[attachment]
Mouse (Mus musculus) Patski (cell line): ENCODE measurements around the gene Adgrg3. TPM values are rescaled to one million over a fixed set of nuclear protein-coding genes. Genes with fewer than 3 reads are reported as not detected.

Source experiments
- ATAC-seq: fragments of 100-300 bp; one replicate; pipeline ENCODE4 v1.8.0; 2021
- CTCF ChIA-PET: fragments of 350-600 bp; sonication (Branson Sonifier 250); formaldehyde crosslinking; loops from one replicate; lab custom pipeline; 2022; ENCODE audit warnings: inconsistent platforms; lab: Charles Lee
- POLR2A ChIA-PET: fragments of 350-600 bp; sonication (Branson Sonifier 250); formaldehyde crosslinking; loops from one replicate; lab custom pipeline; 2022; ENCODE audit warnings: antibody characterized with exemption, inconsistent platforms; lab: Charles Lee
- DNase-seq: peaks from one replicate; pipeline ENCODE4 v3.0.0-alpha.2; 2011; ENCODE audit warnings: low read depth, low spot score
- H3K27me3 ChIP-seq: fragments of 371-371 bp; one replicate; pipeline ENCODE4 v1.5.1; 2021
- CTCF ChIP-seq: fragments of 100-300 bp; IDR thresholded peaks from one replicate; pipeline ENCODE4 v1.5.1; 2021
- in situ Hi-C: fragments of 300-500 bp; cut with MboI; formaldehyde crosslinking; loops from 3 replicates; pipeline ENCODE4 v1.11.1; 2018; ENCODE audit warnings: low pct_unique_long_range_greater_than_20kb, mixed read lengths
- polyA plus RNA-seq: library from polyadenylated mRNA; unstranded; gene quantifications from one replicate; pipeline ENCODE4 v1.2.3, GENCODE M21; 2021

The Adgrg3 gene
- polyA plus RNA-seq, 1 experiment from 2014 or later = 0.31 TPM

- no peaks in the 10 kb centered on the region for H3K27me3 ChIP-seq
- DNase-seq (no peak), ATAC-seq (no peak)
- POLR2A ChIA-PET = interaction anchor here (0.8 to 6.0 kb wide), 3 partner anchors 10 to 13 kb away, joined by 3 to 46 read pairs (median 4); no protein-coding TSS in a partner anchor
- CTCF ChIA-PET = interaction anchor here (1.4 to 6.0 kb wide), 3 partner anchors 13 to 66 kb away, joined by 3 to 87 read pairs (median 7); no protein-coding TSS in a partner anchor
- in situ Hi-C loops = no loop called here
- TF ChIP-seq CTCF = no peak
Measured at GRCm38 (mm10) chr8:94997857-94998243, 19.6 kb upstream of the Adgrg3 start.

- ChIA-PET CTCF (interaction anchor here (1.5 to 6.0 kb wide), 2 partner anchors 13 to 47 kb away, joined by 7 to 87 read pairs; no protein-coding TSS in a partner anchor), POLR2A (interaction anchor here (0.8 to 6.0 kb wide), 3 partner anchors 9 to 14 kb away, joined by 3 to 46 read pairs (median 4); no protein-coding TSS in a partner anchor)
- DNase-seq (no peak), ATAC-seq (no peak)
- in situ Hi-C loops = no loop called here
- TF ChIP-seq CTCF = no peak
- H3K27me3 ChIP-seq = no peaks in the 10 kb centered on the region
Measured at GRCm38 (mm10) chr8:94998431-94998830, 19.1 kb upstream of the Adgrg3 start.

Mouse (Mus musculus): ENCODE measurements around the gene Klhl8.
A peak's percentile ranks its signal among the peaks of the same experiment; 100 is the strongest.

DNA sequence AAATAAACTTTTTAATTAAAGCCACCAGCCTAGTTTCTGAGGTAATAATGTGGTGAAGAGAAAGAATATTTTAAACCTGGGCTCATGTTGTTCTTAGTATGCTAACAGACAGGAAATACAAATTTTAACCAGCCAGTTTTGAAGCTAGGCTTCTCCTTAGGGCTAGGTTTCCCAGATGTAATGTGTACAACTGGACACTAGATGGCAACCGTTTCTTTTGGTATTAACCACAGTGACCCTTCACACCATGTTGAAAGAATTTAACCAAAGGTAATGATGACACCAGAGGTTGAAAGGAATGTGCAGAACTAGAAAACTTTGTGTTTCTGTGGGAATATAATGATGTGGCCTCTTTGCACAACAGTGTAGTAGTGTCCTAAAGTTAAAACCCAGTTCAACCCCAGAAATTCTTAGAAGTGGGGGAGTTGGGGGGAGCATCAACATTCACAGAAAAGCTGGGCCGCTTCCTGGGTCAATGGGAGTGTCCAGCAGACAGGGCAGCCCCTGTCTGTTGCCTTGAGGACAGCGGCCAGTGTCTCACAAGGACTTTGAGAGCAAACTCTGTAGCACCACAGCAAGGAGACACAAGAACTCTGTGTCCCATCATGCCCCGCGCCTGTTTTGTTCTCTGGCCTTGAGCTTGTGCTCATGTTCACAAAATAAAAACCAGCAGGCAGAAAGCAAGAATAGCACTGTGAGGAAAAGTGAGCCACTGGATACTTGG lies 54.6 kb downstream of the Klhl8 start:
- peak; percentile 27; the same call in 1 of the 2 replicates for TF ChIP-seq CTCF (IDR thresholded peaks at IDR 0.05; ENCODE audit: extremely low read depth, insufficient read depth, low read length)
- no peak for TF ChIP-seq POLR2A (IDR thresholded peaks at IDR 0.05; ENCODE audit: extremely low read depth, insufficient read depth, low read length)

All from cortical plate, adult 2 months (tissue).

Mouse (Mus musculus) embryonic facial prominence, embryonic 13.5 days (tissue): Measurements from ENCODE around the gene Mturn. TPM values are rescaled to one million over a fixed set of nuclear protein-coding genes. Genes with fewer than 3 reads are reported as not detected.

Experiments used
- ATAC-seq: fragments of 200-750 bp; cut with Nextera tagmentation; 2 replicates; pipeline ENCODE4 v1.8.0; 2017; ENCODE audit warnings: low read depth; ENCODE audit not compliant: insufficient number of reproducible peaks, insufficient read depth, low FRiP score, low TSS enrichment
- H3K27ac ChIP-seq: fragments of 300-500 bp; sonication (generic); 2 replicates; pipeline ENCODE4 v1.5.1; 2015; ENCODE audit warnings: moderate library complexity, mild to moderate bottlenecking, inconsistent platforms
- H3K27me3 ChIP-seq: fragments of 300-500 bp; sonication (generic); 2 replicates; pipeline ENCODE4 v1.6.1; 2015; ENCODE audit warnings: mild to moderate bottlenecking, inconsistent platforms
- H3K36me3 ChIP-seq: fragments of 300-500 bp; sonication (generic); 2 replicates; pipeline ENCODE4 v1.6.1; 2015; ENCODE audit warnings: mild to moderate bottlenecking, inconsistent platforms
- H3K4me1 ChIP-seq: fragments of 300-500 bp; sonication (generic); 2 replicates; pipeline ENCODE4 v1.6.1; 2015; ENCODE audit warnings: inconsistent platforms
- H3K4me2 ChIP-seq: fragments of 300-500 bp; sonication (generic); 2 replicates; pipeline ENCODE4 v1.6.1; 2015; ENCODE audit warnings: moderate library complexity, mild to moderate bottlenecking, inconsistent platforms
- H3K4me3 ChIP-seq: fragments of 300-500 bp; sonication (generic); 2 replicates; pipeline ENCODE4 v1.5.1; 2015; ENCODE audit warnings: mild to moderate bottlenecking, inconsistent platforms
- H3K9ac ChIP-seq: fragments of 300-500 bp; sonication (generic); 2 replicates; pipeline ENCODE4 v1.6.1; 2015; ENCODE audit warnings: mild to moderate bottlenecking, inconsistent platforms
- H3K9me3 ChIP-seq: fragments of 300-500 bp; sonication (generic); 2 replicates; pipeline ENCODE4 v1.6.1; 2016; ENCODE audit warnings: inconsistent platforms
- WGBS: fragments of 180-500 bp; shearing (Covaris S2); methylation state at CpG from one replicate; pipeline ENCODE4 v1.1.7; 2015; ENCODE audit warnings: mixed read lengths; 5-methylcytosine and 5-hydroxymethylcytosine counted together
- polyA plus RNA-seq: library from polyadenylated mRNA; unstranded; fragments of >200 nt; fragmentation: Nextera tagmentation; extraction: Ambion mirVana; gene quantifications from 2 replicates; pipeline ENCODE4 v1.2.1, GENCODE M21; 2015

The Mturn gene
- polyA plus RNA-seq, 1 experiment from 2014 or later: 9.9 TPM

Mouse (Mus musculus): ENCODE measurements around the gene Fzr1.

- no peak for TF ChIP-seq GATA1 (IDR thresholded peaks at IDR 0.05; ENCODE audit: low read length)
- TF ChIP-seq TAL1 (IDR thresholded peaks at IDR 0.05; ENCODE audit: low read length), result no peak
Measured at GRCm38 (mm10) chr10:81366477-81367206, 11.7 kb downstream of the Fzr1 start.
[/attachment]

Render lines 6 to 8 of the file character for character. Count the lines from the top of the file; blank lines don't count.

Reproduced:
- DNase-seq: peaks from one replicate; pipeline ENCODE4 v3.0.0-alpha.2; 2011; ENCODE audit warnings: low read depth, low spot score
- H3K27me3 ChIP-seq: fragments of 371-371 bp; one replicate; pipeline ENCODE4 v1.5.1; 2021
- CTCF ChIP-seq: fragments of 100-300 bp; IDR thresholded peaks from one replicate; pipeline ENCODE4 v1.5.1; 2021